How should we understand conflict in our own lives and in the world around us? At all levels of society, people tend to approach conflict as an adversarial battle—communities polarize, ethnopolitical groups clash, and nations and international institutions face daily political tensions.... Read more about Conflict Resolution in a Divided World (Gen Ed 1033)

    The Philosopher and the Tyrant (Gen Ed 1030)

    Semester: 

    Spring

    Offered: 

    2023

    In a time of rising authoritarianism and polarized debate, what role can the love of wisdom have in tempering the pursuit of power?

     

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    David Damrosch

    Philosophers and politicians alike struggle to set the terms for living a good life in a world of conflict. Rulers seek guidance from their counselors, and philosophers have often dreamed of wielding real-world influence. Reading a series of masterpieces of philosophical thought and literary expression, we will examine some striking cases of relations between the pursuit of wisdom and the pursuit of power, from the extremes of conflict (the executions of Socrates, Han Fei, Jesus, Sir Thomas More) to the opposite dream of the philosopher king.... Read more about The Philosopher and the Tyrant (Gen Ed 1030)

    Evolving Morality: From Primordial Soup to Superintelligent Machines (Gen Ed 1046)

    Semester: 

    Spring

    Offered: 

    2022

    How can we understand the evolution of morality—from primordial soup to superintelligent machines—and how might the science of morality equip us to meet our most pressing moral challenges?

     

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    Joshua D. Greene

    In this course we’ll examine the evolution of morality on Earth, from its origins in the biology of unthinking organisms, through the psychology of intelligent primates, and into a future inhabited by machines that may be more intelligent and better organized than humans. First, we ask: What is morality?... Read more about Evolving Morality: From Primordial Soup to Superintelligent Machines (Gen Ed 1046)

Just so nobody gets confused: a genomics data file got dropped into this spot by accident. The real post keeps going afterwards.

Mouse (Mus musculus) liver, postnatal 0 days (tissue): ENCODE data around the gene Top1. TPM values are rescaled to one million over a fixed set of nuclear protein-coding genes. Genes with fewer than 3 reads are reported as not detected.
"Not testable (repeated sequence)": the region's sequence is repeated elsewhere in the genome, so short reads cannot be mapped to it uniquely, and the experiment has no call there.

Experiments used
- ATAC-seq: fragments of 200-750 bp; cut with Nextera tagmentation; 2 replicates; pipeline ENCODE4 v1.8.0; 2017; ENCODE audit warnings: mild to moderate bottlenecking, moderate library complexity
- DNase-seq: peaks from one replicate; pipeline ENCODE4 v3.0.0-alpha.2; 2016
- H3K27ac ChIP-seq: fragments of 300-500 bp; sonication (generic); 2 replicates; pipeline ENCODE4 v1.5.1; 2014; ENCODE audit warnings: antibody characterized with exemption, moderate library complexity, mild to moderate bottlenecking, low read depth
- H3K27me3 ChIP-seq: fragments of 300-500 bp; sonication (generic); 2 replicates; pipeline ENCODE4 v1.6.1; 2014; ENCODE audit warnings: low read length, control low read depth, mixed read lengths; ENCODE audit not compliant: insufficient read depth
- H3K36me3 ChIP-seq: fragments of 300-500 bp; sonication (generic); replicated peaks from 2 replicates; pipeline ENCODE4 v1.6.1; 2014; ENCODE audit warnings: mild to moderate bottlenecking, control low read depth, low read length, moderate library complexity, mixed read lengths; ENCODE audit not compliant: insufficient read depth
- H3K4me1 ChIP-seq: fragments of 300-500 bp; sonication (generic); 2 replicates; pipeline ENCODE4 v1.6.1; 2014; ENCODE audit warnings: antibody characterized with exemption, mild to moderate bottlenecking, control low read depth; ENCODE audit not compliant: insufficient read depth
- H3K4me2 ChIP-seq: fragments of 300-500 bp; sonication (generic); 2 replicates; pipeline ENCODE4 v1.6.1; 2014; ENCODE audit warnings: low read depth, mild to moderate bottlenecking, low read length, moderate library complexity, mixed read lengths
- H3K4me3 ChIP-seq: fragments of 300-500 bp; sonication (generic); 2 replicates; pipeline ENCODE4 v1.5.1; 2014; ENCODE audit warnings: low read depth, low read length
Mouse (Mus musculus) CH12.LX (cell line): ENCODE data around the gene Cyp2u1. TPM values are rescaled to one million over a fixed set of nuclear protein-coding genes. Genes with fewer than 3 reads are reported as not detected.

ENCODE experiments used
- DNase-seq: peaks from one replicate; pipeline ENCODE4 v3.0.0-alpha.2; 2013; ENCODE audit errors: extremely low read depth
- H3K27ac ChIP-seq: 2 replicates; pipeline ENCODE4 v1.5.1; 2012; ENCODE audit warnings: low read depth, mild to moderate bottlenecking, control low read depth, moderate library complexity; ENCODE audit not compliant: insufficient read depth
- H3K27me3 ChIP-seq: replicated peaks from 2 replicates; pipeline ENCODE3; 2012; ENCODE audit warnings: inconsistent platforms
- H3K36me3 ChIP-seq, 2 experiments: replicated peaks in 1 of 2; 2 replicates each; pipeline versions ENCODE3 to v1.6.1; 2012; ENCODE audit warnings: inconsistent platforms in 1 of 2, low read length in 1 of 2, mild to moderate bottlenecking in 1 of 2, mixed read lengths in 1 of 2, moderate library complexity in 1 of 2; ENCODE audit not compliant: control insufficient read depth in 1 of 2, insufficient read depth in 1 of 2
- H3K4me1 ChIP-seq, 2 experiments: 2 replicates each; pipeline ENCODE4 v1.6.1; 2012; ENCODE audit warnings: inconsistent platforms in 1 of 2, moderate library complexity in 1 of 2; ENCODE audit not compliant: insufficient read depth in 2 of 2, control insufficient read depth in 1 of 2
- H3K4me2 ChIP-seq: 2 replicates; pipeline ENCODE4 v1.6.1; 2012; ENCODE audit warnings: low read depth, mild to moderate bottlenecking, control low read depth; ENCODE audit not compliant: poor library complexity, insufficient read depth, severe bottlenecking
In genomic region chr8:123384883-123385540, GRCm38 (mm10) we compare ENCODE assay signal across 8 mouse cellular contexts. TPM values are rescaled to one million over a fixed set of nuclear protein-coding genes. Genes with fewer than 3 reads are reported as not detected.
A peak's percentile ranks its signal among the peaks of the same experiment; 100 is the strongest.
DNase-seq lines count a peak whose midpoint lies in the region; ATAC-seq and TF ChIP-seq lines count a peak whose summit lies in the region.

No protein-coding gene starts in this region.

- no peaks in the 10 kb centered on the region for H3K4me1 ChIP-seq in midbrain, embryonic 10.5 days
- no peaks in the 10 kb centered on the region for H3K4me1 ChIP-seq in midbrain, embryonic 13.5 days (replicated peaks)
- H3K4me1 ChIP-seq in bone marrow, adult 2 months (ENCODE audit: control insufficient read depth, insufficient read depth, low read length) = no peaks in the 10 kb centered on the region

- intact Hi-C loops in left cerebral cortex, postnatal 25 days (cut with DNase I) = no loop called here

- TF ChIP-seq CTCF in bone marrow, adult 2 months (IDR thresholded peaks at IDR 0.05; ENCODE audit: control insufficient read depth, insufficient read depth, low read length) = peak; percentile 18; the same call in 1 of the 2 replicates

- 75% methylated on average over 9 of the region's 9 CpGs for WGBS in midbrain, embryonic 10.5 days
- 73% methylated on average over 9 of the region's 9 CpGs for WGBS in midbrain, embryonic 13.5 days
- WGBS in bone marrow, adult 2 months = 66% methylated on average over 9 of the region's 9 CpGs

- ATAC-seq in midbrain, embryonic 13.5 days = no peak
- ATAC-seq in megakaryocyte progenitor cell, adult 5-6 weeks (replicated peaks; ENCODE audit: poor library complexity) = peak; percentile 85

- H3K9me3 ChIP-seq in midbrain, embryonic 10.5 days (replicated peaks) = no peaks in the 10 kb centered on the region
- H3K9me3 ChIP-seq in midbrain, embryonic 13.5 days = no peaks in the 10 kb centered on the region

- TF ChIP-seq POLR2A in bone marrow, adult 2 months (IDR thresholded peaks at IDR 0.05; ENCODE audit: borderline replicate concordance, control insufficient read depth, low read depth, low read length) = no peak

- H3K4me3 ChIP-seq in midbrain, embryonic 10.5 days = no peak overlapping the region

Reclaiming Argument: Logic as a Force for Good (Gen Ed 1051)

    Semester: 

    Fall

    Offered: 

    2020


    Argument and persuasion are features of all of our lives that can be as challenging and fraught as they are unavoidable and essential; what is the best way for us to handle them?
     

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    Edward J. Hall

    Our lives are awash in argument and persuasion. This course aims to teach you how to manage argument and persuasion in your own life – not just with skill, but ethically.... Read more about Reclaiming Argument: Logic as a Force for Good (Gen Ed 1051)

    Classical Chinese Ethical and Political Theory (Gen Ed 1091)

    Semester: 

    Fall

    Offered: 

    2022

    What if many of our assumptions about the self and about how to live fully are limiting and even dangerous, and what other possibilities might we be able to find in classical Chinese philosophy?

     

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    Michael Puett

    What is the best way to live a fuller and more ethical life? Concretely what should we do to begin to live in a more flourishing and inspiring way? Questions such as these were at the heart of philosophical debates in China.... Read more about Classical Chinese Ethical and Political Theory (Gen Ed 1091)

    Ethics of Climate Change (Gen Ed 1015)

    Semester: 

    Spring

    Offered: 

    2022

    What are individuals, scientists, businesses, and governments morally required to do to prevent catastrophic climate change?

     

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    Lucas Stanczyk

    How should governments respond to the problem of climate change? What should happen to the level of greenhouse gas emissions and how quickly? How much can the present generation be expected to sacrifice to improve conditions for future generations?... Read more about Ethics of Climate Change (Gen Ed 1015)

    The Political Economy of Globalization (Gen Ed 1120)

    Semester: 

    Fall

    Offered: 

    2022

    How can a globalizing world of differing countries – rich and poor, democratic and authoritarian – best promote inclusive growth and human security by meeting the challenges of inequality, climate change, rising populism, and global disease?

     

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    Lawrence Summers and Robert Lawrence

    Why is populism becoming pervasive - and is there a revolt against global integration? What is the right balance between national sovereignty and international integration? Is the US equipped to sustain its role as a global leader? How does international trade affect prosperity and inequality?... Read more about The Political Economy of Globalization (Gen Ed 1120)